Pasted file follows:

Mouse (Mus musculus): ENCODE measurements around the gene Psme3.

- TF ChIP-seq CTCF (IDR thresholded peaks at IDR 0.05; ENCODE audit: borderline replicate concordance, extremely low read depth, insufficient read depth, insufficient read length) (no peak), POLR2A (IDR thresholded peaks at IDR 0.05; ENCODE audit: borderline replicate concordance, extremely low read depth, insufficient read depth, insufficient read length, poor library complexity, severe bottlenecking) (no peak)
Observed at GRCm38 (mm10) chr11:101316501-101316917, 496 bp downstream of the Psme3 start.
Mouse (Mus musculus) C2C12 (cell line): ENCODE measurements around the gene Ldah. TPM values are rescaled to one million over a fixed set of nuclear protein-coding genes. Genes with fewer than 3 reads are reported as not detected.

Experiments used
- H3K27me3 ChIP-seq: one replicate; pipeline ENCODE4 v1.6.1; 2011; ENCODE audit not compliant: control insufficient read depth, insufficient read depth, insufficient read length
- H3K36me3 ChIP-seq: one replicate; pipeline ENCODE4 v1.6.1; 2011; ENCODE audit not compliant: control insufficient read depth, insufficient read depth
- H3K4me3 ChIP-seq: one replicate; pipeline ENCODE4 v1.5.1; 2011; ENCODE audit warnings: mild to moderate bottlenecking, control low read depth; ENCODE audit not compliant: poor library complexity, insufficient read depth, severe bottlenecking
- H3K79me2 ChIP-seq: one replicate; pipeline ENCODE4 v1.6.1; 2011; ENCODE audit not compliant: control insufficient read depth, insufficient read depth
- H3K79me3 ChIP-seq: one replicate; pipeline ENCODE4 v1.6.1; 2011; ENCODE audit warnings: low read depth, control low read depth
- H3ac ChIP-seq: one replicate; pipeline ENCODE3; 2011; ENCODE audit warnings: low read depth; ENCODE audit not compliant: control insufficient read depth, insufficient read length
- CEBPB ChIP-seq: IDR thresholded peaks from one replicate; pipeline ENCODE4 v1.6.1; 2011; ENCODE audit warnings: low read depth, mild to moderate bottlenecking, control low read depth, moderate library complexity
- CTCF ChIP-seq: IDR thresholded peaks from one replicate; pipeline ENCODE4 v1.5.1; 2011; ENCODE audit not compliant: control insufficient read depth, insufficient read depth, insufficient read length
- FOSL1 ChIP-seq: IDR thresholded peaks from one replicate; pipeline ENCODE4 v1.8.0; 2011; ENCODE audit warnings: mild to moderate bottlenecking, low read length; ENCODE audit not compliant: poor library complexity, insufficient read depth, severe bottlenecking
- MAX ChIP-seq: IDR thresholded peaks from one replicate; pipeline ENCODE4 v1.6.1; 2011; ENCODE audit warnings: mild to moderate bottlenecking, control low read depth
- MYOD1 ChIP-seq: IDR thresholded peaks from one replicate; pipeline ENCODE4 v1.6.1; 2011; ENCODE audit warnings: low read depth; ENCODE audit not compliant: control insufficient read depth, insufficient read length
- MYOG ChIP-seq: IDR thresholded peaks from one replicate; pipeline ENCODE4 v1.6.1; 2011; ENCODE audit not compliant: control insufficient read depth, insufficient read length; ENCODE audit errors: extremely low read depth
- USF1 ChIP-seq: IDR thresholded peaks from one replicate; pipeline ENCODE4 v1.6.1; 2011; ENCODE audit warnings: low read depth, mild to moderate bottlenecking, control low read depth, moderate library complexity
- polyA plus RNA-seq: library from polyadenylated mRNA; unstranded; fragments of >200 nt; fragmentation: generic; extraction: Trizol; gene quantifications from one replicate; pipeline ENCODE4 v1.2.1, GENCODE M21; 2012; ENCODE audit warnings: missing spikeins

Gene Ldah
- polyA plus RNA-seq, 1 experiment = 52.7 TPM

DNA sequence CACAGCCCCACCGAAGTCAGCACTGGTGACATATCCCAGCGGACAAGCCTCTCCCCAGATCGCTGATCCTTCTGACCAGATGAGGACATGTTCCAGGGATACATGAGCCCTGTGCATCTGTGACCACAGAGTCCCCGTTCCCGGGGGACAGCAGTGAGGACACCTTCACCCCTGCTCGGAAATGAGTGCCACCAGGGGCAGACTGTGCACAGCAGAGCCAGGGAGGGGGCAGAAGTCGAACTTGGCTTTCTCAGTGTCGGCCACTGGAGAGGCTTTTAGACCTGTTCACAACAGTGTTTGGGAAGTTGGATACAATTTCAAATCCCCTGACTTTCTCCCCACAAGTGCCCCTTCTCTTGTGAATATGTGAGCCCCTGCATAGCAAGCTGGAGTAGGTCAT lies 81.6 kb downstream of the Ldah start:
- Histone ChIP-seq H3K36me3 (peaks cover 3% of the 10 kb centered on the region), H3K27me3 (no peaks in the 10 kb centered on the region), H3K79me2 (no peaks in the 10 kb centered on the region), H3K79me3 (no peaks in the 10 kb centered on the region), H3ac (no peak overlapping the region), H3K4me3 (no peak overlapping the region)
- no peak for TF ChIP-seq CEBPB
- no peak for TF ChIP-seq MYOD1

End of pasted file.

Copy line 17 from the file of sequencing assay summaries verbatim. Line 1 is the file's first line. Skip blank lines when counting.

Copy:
- MYOG ChIP-seq: IDR thresholded peaks from one replicate; pipeline ENCODE4 v1.6.1; 2011; ENCODE audit not compliant: control insufficient read depth, insufficient read length; ENCODE audit errors: extremely low read depth